‘Tis that look that melted Peter
‘Tis that face that Stephen saw
‘Tis that heart that wept with Mary
Can alone from idols draw
~ Miss Ora Rowan
Jamal Jivanjee interviewed me about the message I delivered at the Momentum 2011 Conference. I’m publishing the interview here in three parts. This is Part I. The title of the post is fitting as you will see.
Jamal: At the beginning of the message you quoted the following line from C.S. Lewis’ work ‘Prince Caspian.’
Aslan to Lucy: “Every year that you grow, I will get bigger in your eyes.”
Can you elaborate how this statement reflects our own spiritual growth in the Lord?
Frank: Let me first thank you for inviting me to do this interview. I have grown to appreciate you much, and I am thankful for our friendship.
Regarding your question, I believe that Lewis’ words on the lips of Aslan is an excellent metaphor for spiritual growth. When we grow in Christ, He becomes greater and more glorious in our eyes. This is because we are getting to know Him better. And in knowing Him better, we love Him more.
Those who do not love Jesus of Nazareth haven’t been awakened to see exactly who He is. One of the jobs of the Holy Spirit is to reveal Christ to our hearts. That revelation has a starting-point in a person’s life, but then it grows, deepens, and becomes more solid.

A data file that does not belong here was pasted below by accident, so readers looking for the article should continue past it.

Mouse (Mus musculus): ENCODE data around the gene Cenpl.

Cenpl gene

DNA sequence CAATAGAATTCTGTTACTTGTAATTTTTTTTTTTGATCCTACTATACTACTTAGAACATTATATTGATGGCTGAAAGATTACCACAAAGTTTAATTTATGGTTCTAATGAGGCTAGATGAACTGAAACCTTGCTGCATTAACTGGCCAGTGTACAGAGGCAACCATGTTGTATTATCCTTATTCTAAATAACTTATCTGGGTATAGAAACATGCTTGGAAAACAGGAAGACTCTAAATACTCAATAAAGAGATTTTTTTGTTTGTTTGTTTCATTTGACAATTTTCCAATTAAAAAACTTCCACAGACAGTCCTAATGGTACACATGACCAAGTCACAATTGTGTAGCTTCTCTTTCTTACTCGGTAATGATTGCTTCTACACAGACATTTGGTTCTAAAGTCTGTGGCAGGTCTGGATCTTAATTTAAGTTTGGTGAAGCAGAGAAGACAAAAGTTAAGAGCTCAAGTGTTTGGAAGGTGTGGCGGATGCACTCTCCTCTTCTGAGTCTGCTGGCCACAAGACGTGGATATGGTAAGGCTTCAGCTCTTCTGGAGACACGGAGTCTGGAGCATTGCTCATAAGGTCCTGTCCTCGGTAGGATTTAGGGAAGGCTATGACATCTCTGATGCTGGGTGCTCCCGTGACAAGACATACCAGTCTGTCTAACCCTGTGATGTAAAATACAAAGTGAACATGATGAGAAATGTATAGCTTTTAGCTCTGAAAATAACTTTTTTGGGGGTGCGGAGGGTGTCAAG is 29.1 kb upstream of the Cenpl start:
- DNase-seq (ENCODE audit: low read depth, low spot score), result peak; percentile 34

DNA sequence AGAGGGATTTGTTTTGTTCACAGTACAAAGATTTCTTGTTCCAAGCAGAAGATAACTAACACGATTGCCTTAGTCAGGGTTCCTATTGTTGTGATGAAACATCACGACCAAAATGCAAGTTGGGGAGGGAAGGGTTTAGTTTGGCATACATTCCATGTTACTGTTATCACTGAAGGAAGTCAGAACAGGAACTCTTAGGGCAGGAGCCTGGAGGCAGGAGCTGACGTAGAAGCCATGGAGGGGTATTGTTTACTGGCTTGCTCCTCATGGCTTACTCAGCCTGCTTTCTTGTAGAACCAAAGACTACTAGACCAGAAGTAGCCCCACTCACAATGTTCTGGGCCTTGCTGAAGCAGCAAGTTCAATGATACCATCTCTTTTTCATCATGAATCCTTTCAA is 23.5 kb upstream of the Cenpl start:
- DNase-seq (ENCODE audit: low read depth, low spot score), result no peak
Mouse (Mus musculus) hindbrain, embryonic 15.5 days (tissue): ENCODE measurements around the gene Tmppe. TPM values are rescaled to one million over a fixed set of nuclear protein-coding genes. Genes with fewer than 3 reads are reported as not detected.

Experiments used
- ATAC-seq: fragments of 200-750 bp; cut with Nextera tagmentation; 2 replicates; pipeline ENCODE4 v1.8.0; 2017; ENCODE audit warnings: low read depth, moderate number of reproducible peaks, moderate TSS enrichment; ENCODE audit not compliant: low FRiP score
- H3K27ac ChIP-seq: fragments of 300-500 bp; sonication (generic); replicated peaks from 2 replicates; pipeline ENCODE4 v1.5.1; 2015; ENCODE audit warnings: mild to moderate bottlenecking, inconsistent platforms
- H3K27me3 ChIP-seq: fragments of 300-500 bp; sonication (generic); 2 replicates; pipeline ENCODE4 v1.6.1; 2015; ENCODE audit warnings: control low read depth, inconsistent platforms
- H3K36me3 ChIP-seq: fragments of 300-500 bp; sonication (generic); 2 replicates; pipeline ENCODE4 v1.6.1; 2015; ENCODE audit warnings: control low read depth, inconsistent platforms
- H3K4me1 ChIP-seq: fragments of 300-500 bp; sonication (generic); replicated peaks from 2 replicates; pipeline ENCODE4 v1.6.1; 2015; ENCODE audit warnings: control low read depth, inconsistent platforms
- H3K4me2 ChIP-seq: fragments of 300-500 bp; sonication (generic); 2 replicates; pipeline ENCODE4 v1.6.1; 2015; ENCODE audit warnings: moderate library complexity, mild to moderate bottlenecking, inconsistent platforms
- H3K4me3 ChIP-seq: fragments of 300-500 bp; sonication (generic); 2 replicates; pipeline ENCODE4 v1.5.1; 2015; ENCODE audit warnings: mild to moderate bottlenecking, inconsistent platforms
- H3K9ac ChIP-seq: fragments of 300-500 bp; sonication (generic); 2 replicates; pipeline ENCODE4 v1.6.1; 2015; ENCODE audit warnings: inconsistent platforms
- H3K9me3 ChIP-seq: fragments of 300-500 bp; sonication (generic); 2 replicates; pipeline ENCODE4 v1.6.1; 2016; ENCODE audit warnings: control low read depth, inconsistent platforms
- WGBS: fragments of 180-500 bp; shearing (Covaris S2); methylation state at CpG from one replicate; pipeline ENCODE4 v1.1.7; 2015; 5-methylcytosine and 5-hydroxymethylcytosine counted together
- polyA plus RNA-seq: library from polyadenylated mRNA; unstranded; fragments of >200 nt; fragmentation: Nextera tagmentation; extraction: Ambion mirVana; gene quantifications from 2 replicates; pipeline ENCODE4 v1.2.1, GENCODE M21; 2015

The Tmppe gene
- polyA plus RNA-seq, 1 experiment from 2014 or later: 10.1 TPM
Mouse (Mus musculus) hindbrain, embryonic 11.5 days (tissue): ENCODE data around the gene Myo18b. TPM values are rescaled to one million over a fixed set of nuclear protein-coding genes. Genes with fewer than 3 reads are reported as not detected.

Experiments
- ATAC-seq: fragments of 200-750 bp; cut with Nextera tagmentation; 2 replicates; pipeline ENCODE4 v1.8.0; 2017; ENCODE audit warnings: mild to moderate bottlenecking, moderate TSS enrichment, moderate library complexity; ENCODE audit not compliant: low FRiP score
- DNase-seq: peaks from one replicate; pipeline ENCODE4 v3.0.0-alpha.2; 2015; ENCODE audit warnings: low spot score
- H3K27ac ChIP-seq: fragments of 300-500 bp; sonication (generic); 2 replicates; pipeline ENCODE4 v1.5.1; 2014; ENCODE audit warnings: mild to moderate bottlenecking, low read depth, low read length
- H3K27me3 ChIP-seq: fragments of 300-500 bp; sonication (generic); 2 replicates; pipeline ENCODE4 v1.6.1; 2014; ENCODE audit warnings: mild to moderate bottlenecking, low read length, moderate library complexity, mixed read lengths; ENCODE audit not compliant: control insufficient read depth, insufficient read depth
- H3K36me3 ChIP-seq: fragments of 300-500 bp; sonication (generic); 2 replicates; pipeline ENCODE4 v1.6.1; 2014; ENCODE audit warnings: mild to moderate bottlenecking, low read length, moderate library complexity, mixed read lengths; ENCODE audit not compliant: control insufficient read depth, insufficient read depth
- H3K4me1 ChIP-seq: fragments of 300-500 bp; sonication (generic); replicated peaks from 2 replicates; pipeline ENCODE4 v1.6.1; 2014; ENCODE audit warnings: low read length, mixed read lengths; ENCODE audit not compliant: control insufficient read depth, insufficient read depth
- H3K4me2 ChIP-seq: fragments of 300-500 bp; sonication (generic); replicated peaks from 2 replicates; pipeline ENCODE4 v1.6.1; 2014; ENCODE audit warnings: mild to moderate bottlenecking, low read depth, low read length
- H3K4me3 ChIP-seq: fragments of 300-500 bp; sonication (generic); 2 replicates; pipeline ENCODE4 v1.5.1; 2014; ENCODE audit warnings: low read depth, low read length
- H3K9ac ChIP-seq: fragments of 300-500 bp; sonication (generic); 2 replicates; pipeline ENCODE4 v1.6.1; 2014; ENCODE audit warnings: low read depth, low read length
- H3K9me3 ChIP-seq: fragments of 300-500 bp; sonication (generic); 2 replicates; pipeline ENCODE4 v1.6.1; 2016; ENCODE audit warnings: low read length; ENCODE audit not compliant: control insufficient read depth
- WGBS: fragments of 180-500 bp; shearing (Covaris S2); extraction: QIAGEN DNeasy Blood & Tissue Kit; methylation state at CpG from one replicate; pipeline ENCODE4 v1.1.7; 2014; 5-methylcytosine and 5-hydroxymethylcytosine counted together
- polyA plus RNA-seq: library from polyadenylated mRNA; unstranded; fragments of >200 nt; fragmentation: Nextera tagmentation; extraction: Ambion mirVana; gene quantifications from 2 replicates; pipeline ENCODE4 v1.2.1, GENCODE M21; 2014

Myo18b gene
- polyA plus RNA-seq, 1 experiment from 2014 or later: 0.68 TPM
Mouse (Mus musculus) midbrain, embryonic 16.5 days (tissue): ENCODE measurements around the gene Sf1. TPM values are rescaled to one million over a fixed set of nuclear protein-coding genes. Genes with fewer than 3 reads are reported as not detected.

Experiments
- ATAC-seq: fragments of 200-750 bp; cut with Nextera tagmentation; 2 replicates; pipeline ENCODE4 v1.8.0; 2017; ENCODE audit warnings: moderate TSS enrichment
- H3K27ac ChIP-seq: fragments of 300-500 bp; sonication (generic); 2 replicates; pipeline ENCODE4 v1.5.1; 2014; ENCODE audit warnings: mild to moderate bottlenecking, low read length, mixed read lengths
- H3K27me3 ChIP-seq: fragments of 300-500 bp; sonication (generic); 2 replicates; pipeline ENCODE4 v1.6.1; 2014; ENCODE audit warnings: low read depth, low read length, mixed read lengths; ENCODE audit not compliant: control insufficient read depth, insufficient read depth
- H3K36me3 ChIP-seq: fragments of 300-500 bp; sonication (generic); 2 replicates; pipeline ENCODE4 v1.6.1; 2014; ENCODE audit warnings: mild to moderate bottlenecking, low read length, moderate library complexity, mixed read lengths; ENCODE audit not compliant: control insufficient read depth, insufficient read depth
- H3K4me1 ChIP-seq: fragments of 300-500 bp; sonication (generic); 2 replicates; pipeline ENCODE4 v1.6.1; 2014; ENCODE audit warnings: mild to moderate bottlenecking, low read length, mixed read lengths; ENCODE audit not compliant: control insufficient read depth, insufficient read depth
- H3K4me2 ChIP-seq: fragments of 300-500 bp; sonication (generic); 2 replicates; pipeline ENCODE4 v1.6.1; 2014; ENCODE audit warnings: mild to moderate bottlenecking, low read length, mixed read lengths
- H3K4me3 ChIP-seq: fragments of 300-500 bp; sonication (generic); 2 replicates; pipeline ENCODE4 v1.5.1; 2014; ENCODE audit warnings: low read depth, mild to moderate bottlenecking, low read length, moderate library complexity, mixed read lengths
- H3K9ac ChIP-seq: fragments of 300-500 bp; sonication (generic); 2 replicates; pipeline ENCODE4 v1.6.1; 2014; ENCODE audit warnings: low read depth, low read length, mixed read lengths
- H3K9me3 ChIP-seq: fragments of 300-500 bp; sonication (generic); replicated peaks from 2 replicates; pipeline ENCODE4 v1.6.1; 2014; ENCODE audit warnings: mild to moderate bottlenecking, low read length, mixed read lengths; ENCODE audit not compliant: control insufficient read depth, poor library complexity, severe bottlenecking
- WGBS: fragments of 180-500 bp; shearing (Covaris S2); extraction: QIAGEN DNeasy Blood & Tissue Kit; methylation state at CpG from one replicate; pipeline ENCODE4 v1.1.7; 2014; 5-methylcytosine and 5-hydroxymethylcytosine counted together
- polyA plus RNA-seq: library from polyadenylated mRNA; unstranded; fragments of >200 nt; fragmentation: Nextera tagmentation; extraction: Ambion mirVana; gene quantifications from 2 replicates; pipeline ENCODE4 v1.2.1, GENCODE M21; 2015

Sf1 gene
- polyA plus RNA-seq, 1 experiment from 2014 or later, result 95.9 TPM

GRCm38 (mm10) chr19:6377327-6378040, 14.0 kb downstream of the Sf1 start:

Jesus taught us that the greatest of all commandments is to love God. In one of his epistles, John said, “We love Him because He first loved us.” Our love is ignited when the love of God in Christ touches (or melts) our hearts.
The author of John’s gospel calls John “the disciple whom Jesus loved.” Jesus loved all of His disciples (and all people), for He is Love enfleshed. Yet John had such an awareness of Christ’s love for him that he saw himself as “the disciple whom Jesus loved.”